Kshitija Mruthyunjaya is Reviving a Legacy from Kodiyala

It was a newspaper clipping many years ago that sent me driving down narrow dusty roads off the Bangalore-Mysore highway to look for a village called Kodiyala. This was a weaver community that made saris during the time of Tipu Sultan and continued to make them for the Mysore royal family. Even prime minister Indira Gandhi wore these saris. I have been to Kodiyala a couple of times, always making it a point to buy saris from the weavers. Then I was pleasantly surprised to see a new revival project, Hosa Arambha.

Meaning new beginnings in Kannada, the Shrenis Trust and the weavers began working on this project in November 2019. 

Kshitija Mruthyunjaya
Kshitija Mruthyunjaya

This was part of architect Kshitija Mruthyunjaya’s final year M.A. research project, at which time she contacted the Bengaluru-based The Registry of Sarees

“They introduced me to the Kodiyala weavers via the Shrenis Trust, a community organization in Bengaluru,” says Mruthyunjaya. “That is how the work in Kodiyala began. [My] key interests lie in process- and research-driven interventions, whether it is architecture or textiles.”

Kodiyala, once a thriving handloom-weaving center in Mandya district of Karnataka has seen huge changes over time. These Telugu-speaking weavers, called Padmashalis originally migrated from Andhra Pradesh. Before the project began, out of around 400 families in Kodiyala, only four were still producing handloom goods;  the rest were working on powerlooms.

Sridhar Padmashali, 48, a weaver who has worked on handlooms for 32 years, says he moved to Bengaluru for a few years to work on powerlooms.

“I found that it was not suitable for me,” he says “My health took a beating. When Shrenis Trust approached me in 2019, I knew it was time to get back to the handloom.”

To ensure that dignity of the weaver, the Kodiyala sari needed a distinct identity, based on history, mindful methods, and responsible production systems based on the weavers’ skills. The ideas were introduced in phases.

“The key goal is to create a viable, sustainable long-term environmental and economic entity that contributes to the growth of the individual and community,” says Mruthyunjaya.

A handwoven code was developed to provide information about who made the sari. A pinned leaflet on also explained the process of development. In future, these are to be digitized with details to help the wearer and artisan connect directly with each other.

Currently, Kodiyala textiles are mostly brightly colored saris, with motifs borrowed from other clusters. There are no clear ways to identify what was originally woven in Kodiyala, raising a few questions.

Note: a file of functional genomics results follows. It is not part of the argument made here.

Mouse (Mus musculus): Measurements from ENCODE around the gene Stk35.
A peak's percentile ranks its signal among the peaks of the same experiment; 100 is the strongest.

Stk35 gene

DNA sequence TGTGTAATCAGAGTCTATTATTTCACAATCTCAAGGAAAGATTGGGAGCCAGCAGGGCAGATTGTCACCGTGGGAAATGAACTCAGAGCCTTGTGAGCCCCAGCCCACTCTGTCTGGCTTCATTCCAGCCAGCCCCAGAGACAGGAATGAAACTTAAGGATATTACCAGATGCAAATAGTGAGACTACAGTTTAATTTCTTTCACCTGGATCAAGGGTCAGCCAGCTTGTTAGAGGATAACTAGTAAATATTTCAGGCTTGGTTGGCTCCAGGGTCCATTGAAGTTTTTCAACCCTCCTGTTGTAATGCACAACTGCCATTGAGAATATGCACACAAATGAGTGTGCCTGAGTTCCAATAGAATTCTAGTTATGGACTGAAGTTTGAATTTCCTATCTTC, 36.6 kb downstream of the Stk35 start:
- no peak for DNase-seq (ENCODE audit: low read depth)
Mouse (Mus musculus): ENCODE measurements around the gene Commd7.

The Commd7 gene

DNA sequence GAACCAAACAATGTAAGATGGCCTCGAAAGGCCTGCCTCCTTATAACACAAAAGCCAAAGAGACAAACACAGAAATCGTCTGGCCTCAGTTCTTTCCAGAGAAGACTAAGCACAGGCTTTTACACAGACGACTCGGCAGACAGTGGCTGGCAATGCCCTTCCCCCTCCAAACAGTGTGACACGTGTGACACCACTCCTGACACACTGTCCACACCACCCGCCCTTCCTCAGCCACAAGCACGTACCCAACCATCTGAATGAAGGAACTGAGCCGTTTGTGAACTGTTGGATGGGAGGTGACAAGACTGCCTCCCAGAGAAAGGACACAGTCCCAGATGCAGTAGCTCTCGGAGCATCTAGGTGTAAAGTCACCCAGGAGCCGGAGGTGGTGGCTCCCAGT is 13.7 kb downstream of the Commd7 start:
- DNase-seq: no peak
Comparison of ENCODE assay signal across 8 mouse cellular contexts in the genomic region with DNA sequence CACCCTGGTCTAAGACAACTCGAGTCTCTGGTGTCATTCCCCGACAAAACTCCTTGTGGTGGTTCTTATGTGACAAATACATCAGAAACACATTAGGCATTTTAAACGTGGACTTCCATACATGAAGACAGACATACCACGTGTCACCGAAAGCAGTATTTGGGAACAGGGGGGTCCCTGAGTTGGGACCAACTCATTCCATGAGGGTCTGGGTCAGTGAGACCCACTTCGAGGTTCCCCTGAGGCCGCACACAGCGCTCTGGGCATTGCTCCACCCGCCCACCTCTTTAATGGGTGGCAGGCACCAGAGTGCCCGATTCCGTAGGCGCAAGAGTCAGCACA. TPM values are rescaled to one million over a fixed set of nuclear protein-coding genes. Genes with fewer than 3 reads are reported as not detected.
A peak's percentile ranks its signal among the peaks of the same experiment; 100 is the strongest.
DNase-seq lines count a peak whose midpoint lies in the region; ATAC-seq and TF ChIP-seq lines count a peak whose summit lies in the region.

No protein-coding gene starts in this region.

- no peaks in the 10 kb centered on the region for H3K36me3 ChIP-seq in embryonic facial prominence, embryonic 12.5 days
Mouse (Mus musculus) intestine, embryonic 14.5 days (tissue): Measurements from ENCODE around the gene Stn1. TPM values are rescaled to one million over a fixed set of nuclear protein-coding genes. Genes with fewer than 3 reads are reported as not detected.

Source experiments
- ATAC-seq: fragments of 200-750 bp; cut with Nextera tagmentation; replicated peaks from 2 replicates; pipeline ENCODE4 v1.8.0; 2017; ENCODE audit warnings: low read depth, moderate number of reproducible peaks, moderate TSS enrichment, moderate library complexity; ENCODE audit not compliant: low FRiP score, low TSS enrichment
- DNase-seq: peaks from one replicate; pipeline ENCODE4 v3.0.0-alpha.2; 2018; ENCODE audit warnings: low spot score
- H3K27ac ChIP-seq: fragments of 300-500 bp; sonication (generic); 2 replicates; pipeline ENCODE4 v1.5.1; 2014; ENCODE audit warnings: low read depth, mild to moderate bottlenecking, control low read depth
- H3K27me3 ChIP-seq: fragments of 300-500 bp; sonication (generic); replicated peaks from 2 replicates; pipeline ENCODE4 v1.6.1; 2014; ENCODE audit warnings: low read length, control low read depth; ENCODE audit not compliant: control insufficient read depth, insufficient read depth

Seven motifs were developed for use on the
border and the loose ends of the sari.

“Were they imitating other clusters? Did they have a strong identity in design and technique, and it vanished,” asks Mruthyunjaya, explaining that the artisans were actually employing a variety of skills to keep up with changing markets.

Re-introduction of cotton from Salem, Tamil Nadu, was the main part of the intervention.  Since the weavers were restarting cotton handloom after a long time, they first used mill spun yarn, dyed with Azo free dyes since Azo dyes are potentially carcinogenic. After several meetings with the weavers to understand their skills, a phased intervention plan was developed. 

These included plans for the use of relevant motifs designed to reconnect the Kodiyala weaving community to their ancestral roots to establish an identity rooted to their contextual history.

Seven motifs were developed for use on the border and the loose ends of the sari.

The colors and texture also relate to the mythological story where lotus fiber is described as ‘white and shimmering’ and the conch shell white used to describe the color of the cotton, says Mruthyunjaya. These white tones were picked, along with the indigo, a lighter shade of yellow, and a red closely associated with the weaving community’s history. 

Many weavers in Kodiyala have aspired to move back to handloom if it was viable. For those who lost their jobs at the powerlooms, this project gave them the opportunity to not just move back to weaving handloom but also be gainfully employed. 

According to Sridhar, “We have a steady market for our weaves and are able to see demand through the year. Also, if you have a space of 8 feet by 8 feet, a loom can easily be part of a home. There is no dependency on electricity. The investment is minimal and, instead of one powerloom, we can have 10 handlooms.”

It helps that Sridhar has been able to get more villagers on the handloom bandwagon. 

“Lakshamann Raav, a master weaver and our production head, with experience of over 25 years in the handloom industry, will be training the weavers in the upcoming phases,” says Mruthyunjaya. “This will also mean that other members from the weaver families and the non-weaving community will be trained in several pre loom processes, which is key for successfully weaving handspun yarn.

As he puts it, “The end goal for this project is to create an integrated facility, a seed-to-sari intervention that will hopefully bring back many of the facilities associated with handloom weaving.”